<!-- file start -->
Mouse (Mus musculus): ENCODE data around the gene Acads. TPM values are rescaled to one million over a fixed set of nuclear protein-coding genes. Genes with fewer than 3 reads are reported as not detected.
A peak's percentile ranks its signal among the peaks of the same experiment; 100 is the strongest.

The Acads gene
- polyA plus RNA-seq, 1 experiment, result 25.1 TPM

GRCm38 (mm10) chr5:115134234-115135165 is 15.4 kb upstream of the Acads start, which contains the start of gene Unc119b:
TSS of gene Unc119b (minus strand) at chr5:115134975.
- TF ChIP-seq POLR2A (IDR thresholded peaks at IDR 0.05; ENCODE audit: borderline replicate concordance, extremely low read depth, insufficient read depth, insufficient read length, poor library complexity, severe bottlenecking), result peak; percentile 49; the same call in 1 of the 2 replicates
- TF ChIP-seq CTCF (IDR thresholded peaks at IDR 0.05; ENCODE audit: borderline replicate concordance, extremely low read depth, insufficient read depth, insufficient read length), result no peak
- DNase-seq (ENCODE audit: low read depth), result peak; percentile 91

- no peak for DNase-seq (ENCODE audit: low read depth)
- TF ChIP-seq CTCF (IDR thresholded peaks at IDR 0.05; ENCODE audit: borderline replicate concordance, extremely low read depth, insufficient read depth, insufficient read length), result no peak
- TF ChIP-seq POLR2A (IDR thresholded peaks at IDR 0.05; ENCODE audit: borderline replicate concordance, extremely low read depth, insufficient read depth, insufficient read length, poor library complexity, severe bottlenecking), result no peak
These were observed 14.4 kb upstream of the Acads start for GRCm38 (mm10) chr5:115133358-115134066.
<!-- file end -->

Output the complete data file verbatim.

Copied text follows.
Mouse (Mus musculus): ENCODE data around the gene Acads. TPM values are rescaled to one million over a fixed set of nuclear protein-coding genes. Genes with fewer than 3 reads are reported as not detected.
A peak's percentile ranks its signal among the peaks of the same experiment; 100 is the strongest.

The Acads gene
- polyA plus RNA-seq, 1 experiment, result 25.1 TPM

GRCm38 (mm10) chr5:115134234-115135165 is 15.4 kb upstream of the Acads start, which contains the start of gene Unc119b:
TSS of gene Unc119b (minus strand) at chr5:115134975.
- TF ChIP-seq POLR2A (IDR thresholded peaks at IDR 0.05; ENCODE audit: borderline replicate concordance, extremely low read depth, insufficient read depth, insufficient read length, poor library complexity, severe bottlenecking), result peak; percentile 49; the same call in 1 of the 2 replicates
- TF ChIP-seq CTCF (IDR thresholded peaks at IDR 0.05; ENCODE audit: borderline replicate concordance, extremely low read depth, insufficient read depth, insufficient read length), result no peak
- DNase-seq (ENCODE audit: low read depth), result peak; percentile 91

- no peak for DNase-seq (ENCODE audit: low read depth)
- TF ChIP-seq CTCF (IDR thresholded peaks at IDR 0.05; ENCODE audit: borderline replicate concordance, extremely low read depth, insufficient read depth, insufficient read length), result no peak
- TF ChIP-seq POLR2A (IDR thresholded peaks at IDR 0.05; ENCODE audit: borderline replicate concordance, extremely low read depth, insufficient read depth, insufficient read length, poor library complexity, severe bottlenecking), result no peak
These were observed 14.4 kb upstream of the Acads start for GRCm38 (mm10) chr5:115133358-115134066.